Pa.’s new pension forfeiture law is great, even if it’s a little late
I applaud the Pennsylvania legislators for passing Senate Bill 113, which that ensures Pennsylvania’s elected officials and public employees who commit serious job-related crimes (felonies) lose their pensions.
Gov. Wolf signed this into law March 28. Unfortunately, as reporter P. Muschick points out in an article at the Allentown Morning Call (Mar. 24 www.mcall.com), this legislation was introduced in February 2015 (by former Rep. Scott Petri, R-Bucks) and could have been Pennsylvania law years ago.
Because Petri’s bill was not signed into law earlier, former Pennsylvania Sen. Mellow was able to get his $245,000-a-year state pension restored (2017), though he was found guilty of federal conspiracy charges (felony) and is now serving prison time. Disturbing!
However, the bill is now law. Beyond that, a lesson can be learned from those who persevered, and reintroduced Senate Bill 113. That is, if you are advocating for an outstanding bill in the Pennsylvania legislature, don’t give up. Keep advocating; there is a good chance it will become law.
Borough commended for neighborhood utility project
As residents of West Washington Boulevard, my wife and I found the April 17 meeting between Grove City Borough Council and East/West Washington homeowners very beneficial and informative. The meeting satisfactorily answered our questions and convinced us that we are right in fully supporting the borough’s plan for upgrading infrastructure in our neighborhood.
The engineering plan is well conceived with consideration of residents’ concerns as well as cost effectiveness to ensure the most efficient use of taxpayer dollars.
At the project’s conclusion, residents will enjoy good, new reliable underground power and new water lines as well as having unsightly overhead utilities removed. The street lights will be replaced with aesthetically pleasing fixtures that are similar to the existing ones, which will provide better light and a safer environment.
The new lights will also be less costly to repair/replace compared to the existing ones. Finally, and most importantly, there will be increased safety for workers who have to work on these facilities.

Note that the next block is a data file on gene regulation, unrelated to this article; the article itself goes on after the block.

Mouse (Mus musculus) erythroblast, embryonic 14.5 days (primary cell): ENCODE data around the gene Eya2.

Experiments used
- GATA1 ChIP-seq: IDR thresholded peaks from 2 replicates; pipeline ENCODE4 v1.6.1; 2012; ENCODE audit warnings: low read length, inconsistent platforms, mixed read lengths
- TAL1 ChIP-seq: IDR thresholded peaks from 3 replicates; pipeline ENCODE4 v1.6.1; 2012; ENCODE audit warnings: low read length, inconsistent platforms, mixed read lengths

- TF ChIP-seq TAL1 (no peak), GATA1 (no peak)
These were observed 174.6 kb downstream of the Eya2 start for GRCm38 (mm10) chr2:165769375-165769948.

The word “historic” has been used as justification for expensive restoration work. The neighborhood is old, quaint, picturesque and full of character. But historic? No battles were fought here. No one famous was born here. No house has a sign proclaiming, “George Washington Slept Here”. No state or government agency has designated the neighborhood historic. Were that the case, the borough would indeed have to address many expensive considerations to maintain a designated historic site.
But we are not Williamsburg. We are like a lot of neighborhoods in Grove City: nice, friendly and very much in need of infrastructure upgrades. Spending over $200,000 to replace curbs when $5,700will provide a very acceptable substitute is a waste of taxpayer dollars – dollars which could (and should) be used to improve other neighborhoods with similar infrastructure issues.
Finally, all underground facilities and above ground appertunances belong to the borough and are located on its property – none on any private property. Bottom line: The borough is working on its equipment that is situate on land to which it holds title. The borough has done its best to address neighborhood concerns, but it is now time to move on and get the work started.
Our thanks to the borough for developing a sensible plan that ensures utility reliability, restores the neighborhood in a common sense manner and ensures tax dollars are spent prudently to benefit the most citizens.
Be alert for slow farm vehicles on the roadway
East Lackawannock Township
The Mercer County Farm Bureau is observing Rural Roads Safety Week April 14-20 by encouraging county motorists to travel safely on roadways this spring and throughout the year.
You may have noticed that farmers are returning to the fields to begin planting crops. As the new season gets underway, tractors, farm trucks, wagons and other large equipment are once again traveling on Pennsylvania roadways. To the distracted or impatient motorist, vehicles such as these can pose a threat when safe driving practices are not observed. For example, if a car is traveling 55 mph and comes upon a tractor moving 15 mph, it only takes five seconds to close a gap the length of a football field between the car and the tractor.
Don’t forget to reduce your speed when driving on roads where you might encounter large farm machinery. Also make sure to slow down immediately when you see the Slow Moving Vehicle emblem, which is an orange triangle with a red border, attached to farm vehicles.
In order to accommodate motorists, drivers of slow moving farm vehicles often pull onto the shoulder of a paved roadway to give other motorists a better view of road conditions and enough room to pass. Keep in mind that if the shoulder is soft, wet or steep, the farmer cannot move aside, because it could cause the equipment to roll over. If the farmer is unable to safely pull his or her vehicle off the road, and you feel you must pass, do so with caution.
On behalf of the Mercer County Farm Bureau, I encourage all residents to be aware of farm vehicles and equipment during their travels on rural roads. By working together, we can make the trip safe for motorists and farmers.
Robert Craft is president of Mercer County Farm Bureau.